Duty to warn of genetic harm in breach of patient confidentiality

J Law Med. 2004 Nov;12(2):235-53.


Harm caused by the failure of health professionals to warn an at-risk genetic relative of her or his risk is genetic harm. Genetic harm should be approached using the usual principles of negligence. When these principles are applied, it is shown that (a) genetic harm is foreseeable; (b) the salient features of vulnerability, the health professional's knowledge of the risk to the genetic relative and the determinancy of the affected class and individual result in a duty of care being owed to the genetic relative; (c) the standard of care required to fulfil the duty to warn should be the expectations of a reasonable person in the position of the relative; and (d) causation is satisfied as the harm is caused by the failure of intervention of the health professional. Legislation enacted subsequent to the Report of the Commonwealth of Australia, Panel of Eminent Persons (Chair D Ipp), Review of the Law of Negligence Report (2002) and relevant to a duty to warn of genetic harm is considered. The modes of regulation and penalties for breach of any future duty to warn of genetic harm are considered.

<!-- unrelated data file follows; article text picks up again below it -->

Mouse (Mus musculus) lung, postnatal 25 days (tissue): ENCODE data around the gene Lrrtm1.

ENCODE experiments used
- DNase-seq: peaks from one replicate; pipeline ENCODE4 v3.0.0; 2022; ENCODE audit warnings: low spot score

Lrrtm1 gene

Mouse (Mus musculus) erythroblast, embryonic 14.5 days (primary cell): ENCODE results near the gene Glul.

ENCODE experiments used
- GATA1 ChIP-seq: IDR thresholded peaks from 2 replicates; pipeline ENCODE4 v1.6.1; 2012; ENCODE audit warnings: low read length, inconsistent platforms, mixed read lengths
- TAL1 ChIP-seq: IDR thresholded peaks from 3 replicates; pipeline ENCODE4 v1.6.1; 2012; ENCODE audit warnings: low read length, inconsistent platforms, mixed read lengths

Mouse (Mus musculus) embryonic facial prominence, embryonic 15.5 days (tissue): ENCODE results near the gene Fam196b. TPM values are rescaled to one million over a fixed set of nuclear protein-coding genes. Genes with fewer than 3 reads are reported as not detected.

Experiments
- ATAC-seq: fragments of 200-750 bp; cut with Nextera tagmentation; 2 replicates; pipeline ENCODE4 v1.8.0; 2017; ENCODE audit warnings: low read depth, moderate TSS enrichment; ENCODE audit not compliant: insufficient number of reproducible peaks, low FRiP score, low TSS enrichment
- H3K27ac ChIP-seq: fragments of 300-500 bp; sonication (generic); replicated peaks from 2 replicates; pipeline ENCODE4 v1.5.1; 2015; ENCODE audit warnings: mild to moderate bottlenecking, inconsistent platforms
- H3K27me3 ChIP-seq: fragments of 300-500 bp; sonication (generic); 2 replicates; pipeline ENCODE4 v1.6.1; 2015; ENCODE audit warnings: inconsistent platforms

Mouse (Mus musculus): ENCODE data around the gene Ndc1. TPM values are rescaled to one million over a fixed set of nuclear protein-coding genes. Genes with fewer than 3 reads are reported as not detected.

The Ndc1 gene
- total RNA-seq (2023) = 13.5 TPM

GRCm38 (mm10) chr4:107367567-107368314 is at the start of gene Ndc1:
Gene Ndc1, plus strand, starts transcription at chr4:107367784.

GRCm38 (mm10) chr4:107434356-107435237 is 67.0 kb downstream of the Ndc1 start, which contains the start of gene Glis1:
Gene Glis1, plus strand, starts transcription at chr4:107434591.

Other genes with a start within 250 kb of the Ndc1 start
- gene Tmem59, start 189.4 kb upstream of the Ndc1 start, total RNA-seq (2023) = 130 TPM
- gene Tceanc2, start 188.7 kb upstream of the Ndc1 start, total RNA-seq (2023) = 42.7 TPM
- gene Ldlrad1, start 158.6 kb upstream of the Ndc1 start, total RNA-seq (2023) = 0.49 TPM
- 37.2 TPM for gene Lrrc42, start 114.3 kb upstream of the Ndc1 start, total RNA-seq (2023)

Publication types

  • Legal Case
  • Review

MeSH terms

  • Australia
  • Confidentiality / legislation & jurisprudence*
  • Counseling / legislation & jurisprudence
  • Duty to Warn / legislation & jurisprudence*
  • Genetic Diseases, Inborn / genetics*
  • Genetic Diseases, Inborn / prevention & control
  • Genetic Predisposition to Disease / genetics*
  • Genetic Predisposition to Disease / prevention & control
  • Genetic Testing
  • Humans
  • Malpractice / legislation & jurisprudence
  • Physician's Role
  • Risk Factors